Call of destiny brings artist back to the fold


Call of destiny brings artist back to the fold

 Weng Xuesong holds his solo exhibition at Shanghai’s Minsheng Art Museum. Provided to China Daily

BEIJING, Sept. 16 — At an exhibition opening at Shanghai’s Minsheng Art Museum, the tinkling of a piano was accompanied by Chinese Kunqu Opera.
The contrast of the two different musical styles was fitting for an exhibition by Weng Xuesong, a man who has spent most of his life serving the arts, but only recently started working as a professional. “The call of destiny seems to always come accidentally,” says the 51-year-old.
Born in Chongqing, Weng has been obsessed with painting since he was a child. With inner certainty, the skinny, short kid often spent a whole day painting along the Yangtze River with his easel.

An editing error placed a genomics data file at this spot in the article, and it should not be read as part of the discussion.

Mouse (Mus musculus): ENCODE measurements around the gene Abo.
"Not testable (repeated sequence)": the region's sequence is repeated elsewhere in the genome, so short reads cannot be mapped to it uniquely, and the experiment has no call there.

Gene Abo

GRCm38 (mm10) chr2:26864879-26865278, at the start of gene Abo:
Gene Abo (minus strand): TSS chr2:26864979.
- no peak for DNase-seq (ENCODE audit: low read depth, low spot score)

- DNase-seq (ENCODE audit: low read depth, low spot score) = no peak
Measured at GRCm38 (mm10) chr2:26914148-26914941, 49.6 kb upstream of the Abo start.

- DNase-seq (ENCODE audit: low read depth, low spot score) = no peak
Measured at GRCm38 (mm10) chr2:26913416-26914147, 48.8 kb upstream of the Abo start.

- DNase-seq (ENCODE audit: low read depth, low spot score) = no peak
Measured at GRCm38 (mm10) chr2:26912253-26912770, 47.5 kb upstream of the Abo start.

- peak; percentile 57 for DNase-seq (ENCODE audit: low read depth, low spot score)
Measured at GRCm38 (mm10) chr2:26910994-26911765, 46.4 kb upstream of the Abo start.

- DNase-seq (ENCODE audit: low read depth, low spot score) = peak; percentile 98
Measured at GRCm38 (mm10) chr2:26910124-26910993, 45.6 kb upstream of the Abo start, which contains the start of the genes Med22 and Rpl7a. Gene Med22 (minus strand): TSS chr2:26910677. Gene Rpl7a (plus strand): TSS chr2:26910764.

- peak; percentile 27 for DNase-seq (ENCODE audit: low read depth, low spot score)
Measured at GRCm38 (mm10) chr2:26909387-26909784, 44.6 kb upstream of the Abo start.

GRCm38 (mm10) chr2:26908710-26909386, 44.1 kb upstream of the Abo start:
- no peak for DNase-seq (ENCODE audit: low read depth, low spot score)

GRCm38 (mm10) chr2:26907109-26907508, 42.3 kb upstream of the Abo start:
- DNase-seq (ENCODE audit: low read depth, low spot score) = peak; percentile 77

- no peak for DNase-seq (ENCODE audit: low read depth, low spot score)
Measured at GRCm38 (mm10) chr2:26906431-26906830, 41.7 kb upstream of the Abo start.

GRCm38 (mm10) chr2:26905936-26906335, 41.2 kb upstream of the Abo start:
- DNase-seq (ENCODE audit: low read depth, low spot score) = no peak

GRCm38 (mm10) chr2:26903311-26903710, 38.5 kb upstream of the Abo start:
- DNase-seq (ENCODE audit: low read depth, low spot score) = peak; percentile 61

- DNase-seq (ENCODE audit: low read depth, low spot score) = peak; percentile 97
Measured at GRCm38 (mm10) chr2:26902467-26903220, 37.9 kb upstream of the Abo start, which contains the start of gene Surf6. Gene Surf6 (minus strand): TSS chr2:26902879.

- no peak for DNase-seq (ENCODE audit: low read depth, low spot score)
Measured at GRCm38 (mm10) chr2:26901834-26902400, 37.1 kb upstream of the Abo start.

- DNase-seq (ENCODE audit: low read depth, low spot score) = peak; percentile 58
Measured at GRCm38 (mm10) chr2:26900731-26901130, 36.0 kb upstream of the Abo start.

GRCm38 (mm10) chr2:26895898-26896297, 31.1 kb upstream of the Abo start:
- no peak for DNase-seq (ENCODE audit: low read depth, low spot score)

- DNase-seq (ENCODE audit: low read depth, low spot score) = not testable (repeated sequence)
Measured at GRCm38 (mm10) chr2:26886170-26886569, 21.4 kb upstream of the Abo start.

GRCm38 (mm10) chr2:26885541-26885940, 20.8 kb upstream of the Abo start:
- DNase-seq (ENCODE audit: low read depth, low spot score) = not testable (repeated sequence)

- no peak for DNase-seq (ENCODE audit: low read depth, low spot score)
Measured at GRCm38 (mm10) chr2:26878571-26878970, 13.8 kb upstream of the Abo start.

After graduating from Chong-qing Art School, Weng taught in his alma mater as a sketch teacher for almost a decade during the 1980s.
In the 1990s, Weng seized the opportunities of China’s opening-up and achieved financial success with his design studio in Beijing.
One day in 2002, Weng saw three of his old sketches in a book of China’s best sketches. He suddenly realized that for all his financial success, he had not achieved what he had set out to do artistically.
“I cannot let 80-year-old me find that I’ve failed my dreams from my 20s,” Weng recalls.
Weng terminated his businesses and returned to his art. He has been more commonly known as the artist “Xuesong”.
“I don’t think amateur means non-professional,” says Minsheng Art Museum executive director Li Feng, using great Chinese amateur poets Bai Juyi [db:内容2]